Collateral documents are one of the key areas of Colombian law vis-á-vis project finance structures, partly because of the fact that they are almost always governed by Colombian law and partly because of the complexity of the issues typically involved. In addition to straightforward mortgages, Colombian law allows for a number of variations in respect of pledge agreements; including closed-end and open-end pledges, pledges with and without possession of the owner of the asset, pledges on commercial establishments and pledges on shares, each subject to specific registration rules and tax regimes. Colombian law also permits a variety of trustbased structures such as source of payment and guarantee trusts, administration trusts and cashflow concentration trusts. In any case, the structure and negotiation of trust agreements is critical as the laws do not address the rights and obligations of the parties to trusts agreements and therefore properly structured and worded contractual provisions are fundamental. Finally, collateral and credit enhancement structures have oftentimes included conditional assignments, guarantees and sponsors support, equity contributions and/or maintenance agreements. In any case, the procedures for perfection, registration and enforcement of security interests must be reviewed with Colombian counsel in detail, as the Colombian system greatly differs from the general rules typically applicable in common law-based systems.
On December 30 1999, the Congress of Colombia passed Law 550 of 1999 which sets out a general framework to facilitate and promote the negotiation of workout agreements for troubled companies in the mist of a generalised systemic crisis. Workout proceedings supersede the traditional insolvency proceeding rules (concordato) during a five-year period starting on January 1 2000. Although Law 550 was aimed at creating a flexible mechanism, it has became a specialised field on its own right, partly because of the length and complexity of the Law itself and the number of decrees, resolutions, directives and other regulations that have been issued since enactment of the Law.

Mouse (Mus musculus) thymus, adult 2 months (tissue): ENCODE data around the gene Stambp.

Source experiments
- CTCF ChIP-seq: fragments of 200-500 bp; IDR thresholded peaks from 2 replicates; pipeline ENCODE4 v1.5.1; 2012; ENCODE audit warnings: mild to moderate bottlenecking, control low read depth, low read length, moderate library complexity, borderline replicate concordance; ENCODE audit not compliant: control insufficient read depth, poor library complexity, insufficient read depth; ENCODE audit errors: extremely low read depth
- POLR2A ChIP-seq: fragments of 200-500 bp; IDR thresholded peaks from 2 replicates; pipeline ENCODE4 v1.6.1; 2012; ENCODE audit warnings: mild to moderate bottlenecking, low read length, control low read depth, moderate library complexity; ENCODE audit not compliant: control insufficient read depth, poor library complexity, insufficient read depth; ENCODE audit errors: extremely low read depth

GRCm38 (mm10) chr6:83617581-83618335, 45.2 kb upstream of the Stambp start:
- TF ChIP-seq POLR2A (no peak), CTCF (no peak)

In general, Law 550 applies to private and public companies other than financial institutions and broker/dealers of securities. As a result workout proceedings are highly relevant in the context of developing project finance structures as they would be regularly applicable to the project company or vehicle. In particular, there are certain areas of Law 550 which deserve careful evaluation in structuring a project or dealing with an ongoing troubled project.
First, the voting rights of creditors in the course of workout proceedings need to be determined. In general, each creditor of the company is entitled to a number of votes equal to the value of the past-due principal amount, excluding any interest, fines and penalties (except in the case of the National Tax Administration which is entitled to include the amount of accrued interest and penalties for purposes of the determination of votes). The principal amount due is to be adjusted for inflation for the period between the date on which the obligation became due and payable and the date of the company’s financial statements filed together with the petition to initiate proceedings. Although Law 550 does provide for certain rules as to the determination of credits, it is not entirely clear how these rules would apply to long-term credits, financial lease obligations and other financial arrangements regularly used in the context of project finance transactions.
Second, Law 550 casts doubts as to the ability of a foreign lender to accelerate outstanding obligations in the event that the debtor files for, or is submitted to, workout proceedings. This would require an evaluation of each particular situation, including the wording of the clause, the governing law of the agreement, the execution date of the agreement, etc.
Third, the initiation of workout proceedings has a number of consequences, including the following:
- no collection proceedings may be initiated thereafter against the company, and ongoing proceedings are stayed immediately;
- creditors secured with liens granted by, or created on, assets of a third party are required to choose between either enforcing their security interest or participating as creditors in the course of workout proceedings;
- the company requires a special prior governmental authorisation to amend its by-laws, create security interests on its assets, agree to set off transactions and pay or otherwise discharge obligations other than obligations arising in the ordinary course of business.
Fourth, the execution of workout agreements would have a number of consequences:
- enforcement of security interest or guarantee trusts involving assets of the company is suspended while the workout agreement is in force, unless expressly otherwise authorised by the agreement;
- any creditor may request the reduction of any security interest or guarantee created before commencement of the workout negotiations and exceeding an amount equal to 150 per cent of the secured obligation;